She comes to realize that the dangers and demons lived in her midst, and those perceived outside her world, were actually kinder and protective of her than her own family ever was.

As for the so called romance in this movie, her kidnapper Mahadir could have been hundred years old and have a wooden leg! Mahadir was the first person Veera ever confided to (besides her mother, who in her learned helplessness was unable to perform her motherly duty in protecting her child, for whatever reasons). And that should be a movie in itself!  Mahadir never crosses the line of decency and it redeems him, not that it erases his own past, but he discovers his humanity through Veera.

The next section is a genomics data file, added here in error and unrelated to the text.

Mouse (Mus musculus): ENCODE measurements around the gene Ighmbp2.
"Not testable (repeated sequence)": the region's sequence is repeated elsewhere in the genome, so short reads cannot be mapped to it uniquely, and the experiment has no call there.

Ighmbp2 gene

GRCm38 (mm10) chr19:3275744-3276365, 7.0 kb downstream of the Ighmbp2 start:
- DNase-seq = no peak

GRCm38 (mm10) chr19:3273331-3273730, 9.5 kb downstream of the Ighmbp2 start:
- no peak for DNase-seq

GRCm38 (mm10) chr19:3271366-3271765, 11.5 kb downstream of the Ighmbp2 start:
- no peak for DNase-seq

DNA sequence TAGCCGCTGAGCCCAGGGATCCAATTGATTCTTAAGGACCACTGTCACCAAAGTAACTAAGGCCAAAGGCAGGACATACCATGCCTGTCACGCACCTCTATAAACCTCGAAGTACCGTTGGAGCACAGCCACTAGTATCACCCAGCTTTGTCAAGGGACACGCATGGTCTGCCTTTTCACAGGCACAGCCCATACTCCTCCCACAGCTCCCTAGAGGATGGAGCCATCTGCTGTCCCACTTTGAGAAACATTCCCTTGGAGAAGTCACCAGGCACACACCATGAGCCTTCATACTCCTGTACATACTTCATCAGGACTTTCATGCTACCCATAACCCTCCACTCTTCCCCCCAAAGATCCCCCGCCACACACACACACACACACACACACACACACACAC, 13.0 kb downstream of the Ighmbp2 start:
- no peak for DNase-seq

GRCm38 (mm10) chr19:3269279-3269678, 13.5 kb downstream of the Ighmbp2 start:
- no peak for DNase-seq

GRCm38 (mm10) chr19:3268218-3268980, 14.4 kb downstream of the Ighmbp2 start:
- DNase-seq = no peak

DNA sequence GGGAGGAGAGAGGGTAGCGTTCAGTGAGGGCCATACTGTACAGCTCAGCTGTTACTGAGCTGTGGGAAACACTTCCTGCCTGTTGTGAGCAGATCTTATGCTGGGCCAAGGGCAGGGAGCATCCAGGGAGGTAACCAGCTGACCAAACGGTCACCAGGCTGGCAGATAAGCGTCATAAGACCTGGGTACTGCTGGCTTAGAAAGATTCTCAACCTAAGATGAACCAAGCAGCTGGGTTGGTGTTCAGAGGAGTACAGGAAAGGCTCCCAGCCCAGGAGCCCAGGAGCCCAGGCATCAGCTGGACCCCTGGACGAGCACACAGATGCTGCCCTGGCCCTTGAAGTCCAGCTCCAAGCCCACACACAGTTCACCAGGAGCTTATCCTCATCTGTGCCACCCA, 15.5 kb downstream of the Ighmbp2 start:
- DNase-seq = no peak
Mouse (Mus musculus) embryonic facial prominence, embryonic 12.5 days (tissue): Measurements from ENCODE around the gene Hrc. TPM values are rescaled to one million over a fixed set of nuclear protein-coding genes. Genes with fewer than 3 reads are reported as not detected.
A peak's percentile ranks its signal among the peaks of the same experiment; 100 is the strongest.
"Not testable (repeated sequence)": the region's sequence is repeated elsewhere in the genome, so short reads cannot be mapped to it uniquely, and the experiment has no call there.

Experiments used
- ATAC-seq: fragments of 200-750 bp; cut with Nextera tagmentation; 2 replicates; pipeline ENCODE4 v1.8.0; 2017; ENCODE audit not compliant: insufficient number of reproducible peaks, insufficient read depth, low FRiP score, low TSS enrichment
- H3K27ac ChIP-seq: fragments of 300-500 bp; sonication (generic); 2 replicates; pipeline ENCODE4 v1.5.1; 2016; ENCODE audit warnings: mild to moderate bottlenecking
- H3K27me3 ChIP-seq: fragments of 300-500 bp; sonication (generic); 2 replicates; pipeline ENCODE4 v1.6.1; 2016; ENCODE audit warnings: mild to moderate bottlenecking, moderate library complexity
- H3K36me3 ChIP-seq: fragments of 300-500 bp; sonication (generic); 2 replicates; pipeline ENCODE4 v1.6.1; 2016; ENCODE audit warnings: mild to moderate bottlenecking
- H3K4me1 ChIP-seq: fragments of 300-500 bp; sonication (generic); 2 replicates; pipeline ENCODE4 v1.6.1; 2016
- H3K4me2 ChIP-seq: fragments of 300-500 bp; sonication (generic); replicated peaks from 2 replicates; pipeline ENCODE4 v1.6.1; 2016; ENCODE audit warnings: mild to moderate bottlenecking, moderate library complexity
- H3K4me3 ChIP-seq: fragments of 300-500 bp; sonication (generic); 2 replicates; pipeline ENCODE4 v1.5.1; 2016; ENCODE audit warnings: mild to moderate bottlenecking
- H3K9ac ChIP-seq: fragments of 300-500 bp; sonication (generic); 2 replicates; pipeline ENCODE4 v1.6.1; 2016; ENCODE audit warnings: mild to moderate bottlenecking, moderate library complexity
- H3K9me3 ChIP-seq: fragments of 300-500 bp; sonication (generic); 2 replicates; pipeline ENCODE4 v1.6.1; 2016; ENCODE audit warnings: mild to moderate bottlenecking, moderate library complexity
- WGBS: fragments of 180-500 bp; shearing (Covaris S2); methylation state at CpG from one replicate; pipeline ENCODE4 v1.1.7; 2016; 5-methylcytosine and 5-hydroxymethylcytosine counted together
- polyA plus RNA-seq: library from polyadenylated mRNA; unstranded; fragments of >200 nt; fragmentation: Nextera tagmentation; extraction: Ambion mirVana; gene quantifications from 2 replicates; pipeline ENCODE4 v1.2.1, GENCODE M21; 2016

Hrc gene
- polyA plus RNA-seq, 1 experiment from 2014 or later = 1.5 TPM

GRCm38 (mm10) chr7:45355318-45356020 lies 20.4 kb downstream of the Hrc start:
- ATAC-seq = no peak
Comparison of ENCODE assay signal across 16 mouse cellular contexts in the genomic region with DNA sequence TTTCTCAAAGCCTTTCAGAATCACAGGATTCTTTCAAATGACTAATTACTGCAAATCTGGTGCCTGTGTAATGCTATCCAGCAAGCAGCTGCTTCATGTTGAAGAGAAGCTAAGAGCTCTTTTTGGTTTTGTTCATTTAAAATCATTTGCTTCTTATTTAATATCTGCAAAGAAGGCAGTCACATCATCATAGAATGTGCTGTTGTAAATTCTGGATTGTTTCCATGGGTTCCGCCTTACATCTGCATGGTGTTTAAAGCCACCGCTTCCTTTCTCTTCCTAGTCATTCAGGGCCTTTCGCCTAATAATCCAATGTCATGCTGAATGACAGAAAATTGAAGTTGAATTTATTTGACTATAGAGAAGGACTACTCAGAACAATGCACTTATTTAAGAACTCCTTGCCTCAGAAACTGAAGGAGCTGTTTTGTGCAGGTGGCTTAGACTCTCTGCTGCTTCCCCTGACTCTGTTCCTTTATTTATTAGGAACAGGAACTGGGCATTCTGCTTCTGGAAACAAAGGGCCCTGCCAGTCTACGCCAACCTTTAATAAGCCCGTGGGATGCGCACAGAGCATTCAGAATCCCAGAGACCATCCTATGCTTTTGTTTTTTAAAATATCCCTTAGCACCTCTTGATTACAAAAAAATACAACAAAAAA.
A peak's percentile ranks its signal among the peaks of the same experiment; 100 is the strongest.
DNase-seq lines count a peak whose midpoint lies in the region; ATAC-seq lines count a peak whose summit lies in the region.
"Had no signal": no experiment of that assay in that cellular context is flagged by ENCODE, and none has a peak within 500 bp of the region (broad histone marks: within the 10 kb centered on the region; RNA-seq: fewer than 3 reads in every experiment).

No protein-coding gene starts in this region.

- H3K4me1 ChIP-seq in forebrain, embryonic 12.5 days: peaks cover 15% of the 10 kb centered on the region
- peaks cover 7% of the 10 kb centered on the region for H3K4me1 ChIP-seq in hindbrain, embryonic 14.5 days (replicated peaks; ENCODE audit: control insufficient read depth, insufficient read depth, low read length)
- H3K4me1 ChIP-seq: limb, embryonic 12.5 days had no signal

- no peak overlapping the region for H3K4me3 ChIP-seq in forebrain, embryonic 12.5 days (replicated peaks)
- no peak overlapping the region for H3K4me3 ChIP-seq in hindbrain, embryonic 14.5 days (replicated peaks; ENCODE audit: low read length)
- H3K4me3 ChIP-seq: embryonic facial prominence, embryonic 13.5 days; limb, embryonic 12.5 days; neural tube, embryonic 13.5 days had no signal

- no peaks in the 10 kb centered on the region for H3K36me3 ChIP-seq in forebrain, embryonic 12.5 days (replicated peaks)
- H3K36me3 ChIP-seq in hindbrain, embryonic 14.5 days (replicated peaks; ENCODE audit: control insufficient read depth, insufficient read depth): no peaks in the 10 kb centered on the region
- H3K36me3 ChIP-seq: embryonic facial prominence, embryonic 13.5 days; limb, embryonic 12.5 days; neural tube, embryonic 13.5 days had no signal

This movie is all about healing, how to survive and move past violence and insults and biases. It touches you deep in your soul. The ending is the only appropriate ending one can think of. So the movie leaves you with a soft smile and tears in your eyes.

I cannot say enough about the heartfelt performances  of both Alia Bhatt, as well as Randeep Hooda. I always liked him a lot, but I never realized what kind of an acting caliber he possesses, after seeing him in more commercial films that made him only look cool and sexy in a rugged way.

Imitiaz Ali, what can I say, he has done it again! Rockstar, Jab We Met, Socha Na Tha, Ahista Ahista..These are some of my alltime favorite Indian movies. He is a genius! :-)

Last not least, a word about the supporting cast. Often in Indian films, supporting cast members are not given much attention and hate to say it, but often they tend to be really bad. There was a nice balance in this movie. No one ruined it. :-) Kudos to Durgesh Kumar, Pradeep Nagar, and Saharsh Kumar Shukla.